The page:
The Best Way to Convert VHS Tape to DVD

By Mateo Zeske

There are often-utilized ways to transfer VHS tape footage to a DVD. These methods make it difficult to do much editing to the source material and are best for home movies or footage already complete on the VHS. The best-looking final product will start with first transferring footage from analogue (VHS) to digital (DVD). Doing so will help with a project you are going to edit or to ensure a greater number of options when creating the final product.

The Argument for Conversion and Compression

Converting the analogue footage to digital will provide the cleanest final product and allow increased flexibility when editing and adding audio and menus to your DVD. With this method, it is advisable to compress the footage. It may not even fit onto your DVD otherwise. Also compress the audio. You can do this with an MPEG-2 encoder. If you are going to do heavy editing, convert the footage to MPEG-2 and capture it directly to your computer's editing program. Although time consuming, this will optimize your editing freedom. (If you don`t need to do much editing, you can skip directly to burning the DVD and adding menus.)

Methods of Conversion

If you already have a digital camera with an analogue input, this will do the trick, and you can then immediately put the edited, finished product on DVD. Analogue-to-DV converters are available, but offer little else. Some cameras have "analogue pass-through," which can get the analogue footage to the computer's Firewire port without having to record to digital beforehand. This can be a true time saver.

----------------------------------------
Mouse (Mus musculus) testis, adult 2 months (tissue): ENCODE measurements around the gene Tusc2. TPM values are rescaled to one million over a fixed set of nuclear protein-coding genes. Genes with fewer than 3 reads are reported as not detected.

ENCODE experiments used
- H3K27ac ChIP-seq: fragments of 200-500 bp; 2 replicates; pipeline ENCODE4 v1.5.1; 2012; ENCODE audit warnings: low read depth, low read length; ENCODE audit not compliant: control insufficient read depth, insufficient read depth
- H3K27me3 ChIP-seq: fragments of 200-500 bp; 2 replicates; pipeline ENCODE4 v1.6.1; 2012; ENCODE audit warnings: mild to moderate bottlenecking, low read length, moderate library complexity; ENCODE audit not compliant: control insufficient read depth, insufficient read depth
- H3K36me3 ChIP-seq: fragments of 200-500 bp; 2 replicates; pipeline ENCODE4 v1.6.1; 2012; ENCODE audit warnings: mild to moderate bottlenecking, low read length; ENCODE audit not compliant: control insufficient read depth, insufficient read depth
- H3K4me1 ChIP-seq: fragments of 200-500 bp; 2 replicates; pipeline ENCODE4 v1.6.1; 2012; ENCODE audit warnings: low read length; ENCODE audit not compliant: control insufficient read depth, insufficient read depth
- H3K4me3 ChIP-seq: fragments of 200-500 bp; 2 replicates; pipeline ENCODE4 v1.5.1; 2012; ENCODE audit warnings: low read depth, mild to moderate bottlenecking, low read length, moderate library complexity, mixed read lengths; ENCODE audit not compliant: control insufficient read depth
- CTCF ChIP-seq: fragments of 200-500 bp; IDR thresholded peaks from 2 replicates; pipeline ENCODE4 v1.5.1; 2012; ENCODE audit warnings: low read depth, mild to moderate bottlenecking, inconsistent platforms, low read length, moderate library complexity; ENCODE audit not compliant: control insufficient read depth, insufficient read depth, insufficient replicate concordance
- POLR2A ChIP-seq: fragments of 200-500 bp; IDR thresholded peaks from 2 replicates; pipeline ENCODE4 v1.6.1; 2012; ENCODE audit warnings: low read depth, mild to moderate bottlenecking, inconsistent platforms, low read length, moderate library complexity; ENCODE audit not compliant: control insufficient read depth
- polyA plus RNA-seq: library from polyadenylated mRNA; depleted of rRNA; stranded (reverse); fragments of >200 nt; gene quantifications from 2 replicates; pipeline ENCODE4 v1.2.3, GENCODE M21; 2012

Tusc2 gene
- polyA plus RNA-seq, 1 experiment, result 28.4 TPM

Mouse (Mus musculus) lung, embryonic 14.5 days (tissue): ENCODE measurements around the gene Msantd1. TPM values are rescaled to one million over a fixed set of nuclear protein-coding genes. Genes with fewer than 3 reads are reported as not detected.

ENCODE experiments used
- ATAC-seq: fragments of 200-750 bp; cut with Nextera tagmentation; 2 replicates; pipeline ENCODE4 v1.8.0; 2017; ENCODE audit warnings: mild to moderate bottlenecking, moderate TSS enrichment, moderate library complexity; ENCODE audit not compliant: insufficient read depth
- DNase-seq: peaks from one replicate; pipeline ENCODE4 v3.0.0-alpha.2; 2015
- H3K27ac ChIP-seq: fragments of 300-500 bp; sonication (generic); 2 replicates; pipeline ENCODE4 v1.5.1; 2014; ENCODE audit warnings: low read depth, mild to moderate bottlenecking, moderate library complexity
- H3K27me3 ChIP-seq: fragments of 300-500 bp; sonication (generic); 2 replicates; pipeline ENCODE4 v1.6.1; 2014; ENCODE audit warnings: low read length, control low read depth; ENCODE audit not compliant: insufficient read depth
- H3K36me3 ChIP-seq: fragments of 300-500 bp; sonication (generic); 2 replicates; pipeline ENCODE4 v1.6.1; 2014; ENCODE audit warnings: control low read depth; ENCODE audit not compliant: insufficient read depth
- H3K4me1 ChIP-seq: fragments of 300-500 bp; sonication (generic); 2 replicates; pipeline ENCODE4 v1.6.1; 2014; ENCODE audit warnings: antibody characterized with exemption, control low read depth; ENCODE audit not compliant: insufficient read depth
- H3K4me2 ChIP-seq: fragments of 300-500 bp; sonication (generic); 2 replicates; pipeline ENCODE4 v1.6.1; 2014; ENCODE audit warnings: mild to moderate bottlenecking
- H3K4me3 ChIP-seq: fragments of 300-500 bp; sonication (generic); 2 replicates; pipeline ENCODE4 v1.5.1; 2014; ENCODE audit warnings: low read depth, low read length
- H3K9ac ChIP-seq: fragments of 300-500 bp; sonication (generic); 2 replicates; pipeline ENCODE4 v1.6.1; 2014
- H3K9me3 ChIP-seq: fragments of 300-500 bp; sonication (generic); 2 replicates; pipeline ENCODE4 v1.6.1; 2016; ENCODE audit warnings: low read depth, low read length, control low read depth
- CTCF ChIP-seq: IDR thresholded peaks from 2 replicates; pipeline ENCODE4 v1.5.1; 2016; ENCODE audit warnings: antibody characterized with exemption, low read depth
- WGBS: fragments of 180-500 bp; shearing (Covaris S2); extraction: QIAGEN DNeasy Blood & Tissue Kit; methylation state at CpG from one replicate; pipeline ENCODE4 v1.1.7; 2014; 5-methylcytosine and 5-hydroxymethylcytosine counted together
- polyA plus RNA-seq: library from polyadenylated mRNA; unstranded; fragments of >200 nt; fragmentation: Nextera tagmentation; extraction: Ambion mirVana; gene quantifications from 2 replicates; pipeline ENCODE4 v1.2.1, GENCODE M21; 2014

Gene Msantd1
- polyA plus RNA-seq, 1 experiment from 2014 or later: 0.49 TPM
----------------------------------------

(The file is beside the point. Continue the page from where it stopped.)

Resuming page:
Connecting Devices

Use RCA cables with corresponding color ends to the VCR's video out port and the camera or capturing device's video in port. Consult the video camera`s manual because specifics can differ amongst brands. Once captured, reconnect the capturing device to your computer, then compress.

General Pointers

Before you begin converting, clean the tape heads of the VCR. If it features an "Edit" button, use this to manipulate the playback sharpness so there is less of it. Be sure your computer can actually burn DVDs or get software that fixes the problem. If using a camera, ensure it has the conversion features mentioned above. Once your footage has been captured and is being edited, you can alter contrast levels, color, brightness and overall quality using options from the timebase correctors. Check to see if your DVD needs to be "finalized" before removing it from the DVD unit or computer. You don't want to lose that footage.

References & Resources